Friday, October 7, 2011

I Go to the Doctor

I like my new doctor.  First, he's gay, and that definitely makes a difference.  For instance, he acknowledges the importance of my relationship to Steve, and asked me yesterday why I hadn't invited Steve to join me in the exam room.  Though I've had non-gay doctors who did affirm us as a couple, and were wonderful in that regard, our last doctor never once adverted to our relationship in any way.  In fact, he never seemed entirely on board with the gay thing.

And that makes a difference.  I learned long ago, reading moral theologian Stanley Hauerwas, how central the relational aspect is to healing.  We don't heal effectively, when we don't reach over the chasm that separates us from those in pain, those who are ill, and affirm the humanity we share with these folks.  All my life, I've found doctors, doctors' offices, hospitals, clinics, off-putting.  I can walk through the door of a doctor's office, blood pressure fine, and by the time the assistant takes my pressure, it will have climbed significantly, though I try all those nifty tricks to induce calm that are recommended by health professionals--deep, slow breathing down into my depths, imagining places I enjoy being.  White-coat syndrome still grabs hold of me, the moment I enter a doctor's office.

It makes a definite difference, as you sit chilled and anxious in those little exam rooms, skimpy gown baring your unattractive hinder parts for all the world to inspect, to know that the person you love most in the world can, if you wish, sit with you as your worry.  Though I didn't ask Steve to be with me through yesterday's exam, it relieved my anxiety to have the doctor tell me I'd have been perfectly welcome to bring him back with me.  It healed to hear those words.

I like my doctor as well because the two times I've now seen him, he's talked each time about the quandary in which I find myself with no health insurance.  "We've got to find some way to get you insured," he said to me yesterday.  And, as he had done when we first met, he also observed that it's more than a little inconsistent for Steve's employer to make proud public statements about how it doesn't discriminate on grounds of sexual orientation, when it offers no partner benefits.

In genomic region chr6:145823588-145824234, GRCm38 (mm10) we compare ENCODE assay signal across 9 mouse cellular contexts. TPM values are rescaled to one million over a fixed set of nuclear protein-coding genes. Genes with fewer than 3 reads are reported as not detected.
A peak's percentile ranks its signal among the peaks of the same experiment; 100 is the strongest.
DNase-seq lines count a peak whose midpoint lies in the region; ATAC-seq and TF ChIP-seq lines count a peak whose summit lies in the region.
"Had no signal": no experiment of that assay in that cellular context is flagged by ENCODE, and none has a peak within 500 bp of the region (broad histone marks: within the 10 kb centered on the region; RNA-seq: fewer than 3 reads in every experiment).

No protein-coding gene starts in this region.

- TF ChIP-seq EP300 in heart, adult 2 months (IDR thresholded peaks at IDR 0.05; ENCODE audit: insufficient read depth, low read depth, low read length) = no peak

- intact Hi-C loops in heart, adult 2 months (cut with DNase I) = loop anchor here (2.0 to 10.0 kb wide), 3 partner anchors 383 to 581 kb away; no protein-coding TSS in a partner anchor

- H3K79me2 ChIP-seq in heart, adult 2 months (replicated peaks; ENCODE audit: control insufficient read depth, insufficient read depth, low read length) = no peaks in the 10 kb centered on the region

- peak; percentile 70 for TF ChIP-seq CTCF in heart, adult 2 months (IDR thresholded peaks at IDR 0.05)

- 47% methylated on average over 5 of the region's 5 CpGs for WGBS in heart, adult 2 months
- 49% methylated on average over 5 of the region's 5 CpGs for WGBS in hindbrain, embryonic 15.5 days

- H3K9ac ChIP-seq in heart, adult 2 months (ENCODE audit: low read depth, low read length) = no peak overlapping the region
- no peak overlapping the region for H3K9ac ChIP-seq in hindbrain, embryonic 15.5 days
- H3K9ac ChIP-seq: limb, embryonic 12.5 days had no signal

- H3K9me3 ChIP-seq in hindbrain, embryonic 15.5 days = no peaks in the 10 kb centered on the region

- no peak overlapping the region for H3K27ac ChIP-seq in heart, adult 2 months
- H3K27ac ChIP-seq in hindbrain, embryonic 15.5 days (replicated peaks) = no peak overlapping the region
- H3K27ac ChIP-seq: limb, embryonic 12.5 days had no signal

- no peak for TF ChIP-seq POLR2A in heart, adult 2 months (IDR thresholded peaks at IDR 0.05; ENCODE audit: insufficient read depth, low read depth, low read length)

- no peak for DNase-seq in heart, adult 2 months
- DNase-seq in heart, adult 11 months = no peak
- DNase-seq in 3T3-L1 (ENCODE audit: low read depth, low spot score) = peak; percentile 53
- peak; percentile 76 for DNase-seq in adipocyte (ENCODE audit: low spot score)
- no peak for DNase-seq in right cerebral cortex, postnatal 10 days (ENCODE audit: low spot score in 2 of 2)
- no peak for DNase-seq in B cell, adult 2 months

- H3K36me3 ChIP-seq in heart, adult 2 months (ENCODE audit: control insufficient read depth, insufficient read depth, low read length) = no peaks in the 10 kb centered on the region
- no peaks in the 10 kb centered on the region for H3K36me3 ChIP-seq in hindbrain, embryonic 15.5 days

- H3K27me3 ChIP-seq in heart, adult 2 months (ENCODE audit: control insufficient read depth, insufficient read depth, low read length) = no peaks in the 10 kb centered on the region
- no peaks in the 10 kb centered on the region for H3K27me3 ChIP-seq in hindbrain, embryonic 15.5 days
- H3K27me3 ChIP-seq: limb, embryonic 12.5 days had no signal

This, too, is healing, this affirmation that there are aspects to me as a patient, as a person, that transcend the bare facts of this medical challenge or that one.  This affirmation that I am a person with a significant relationship in my life, which is often not acknowledged in the important public situations of my life, and which may even be a liability in some of those situations . . . . And this affirmation that I'm an economic person, one who pays bills and frets about making ends meet, and who would find it much easier to maintain health if our social institutions made it easier for me (and for many others) to receive basic medical coverage that doesn't cost an arm and a leg.

I'm not by any means a gay separatist.  I've never been allured by the idea of those gay ghettos in which one deals almost exclusively with other gay folks.  I live in a city in a backwards, evangelical-dominated area of the country in which there's not much gay culture to speak of, in which there aren't many openly gay folks.  I rub shoulders with many kinds of people on a daily basis, and I find the encounters with those who are not precisely like myself enriching. 

But it does make a difference, having health care professionals who understand, who acknowledge, and who affirm me as I am, and my most significant relationships.  My positive experiences with my new doctor make me all the more determined to keep working with others to build a world in which young gay folks don't have to worry quite so much as gay folks of my generation did about who knows what when, and whether they'll be accepted or rejected if they let their doctor, or priest, or teacher, or whoever, know that they're gay.  And have a significant other.

It does make a difference, being given a place in the world in which you can breathe freely and be yourself.  And I'm determined to keep trying to make that possible for the generation of younger gay folks who will come along when I shuffle off this mortal coil.  I'm determined to keep trying to make that possible for the young man I saw in the clinic waiting room yesterday, who both Steve and I concluded was gay, who could have been me forty years ago.

He had alone written all over him.  The wary self-containment, the watchful posture and gaze, the way in which he communicated without intending to do so that the weight of the world was on his shoulders: all of this told me how solitary and frightened that young man feels.  How little respect and affirmation he may be receiving from his parents and other family members.

The world needs to change, and change now, for younger gay folks who continue to have to live that way.  And I intend to keep poking and prodding for that change.

The graphic is a Currier and Ives print dating from abt. 1877 to 1894.

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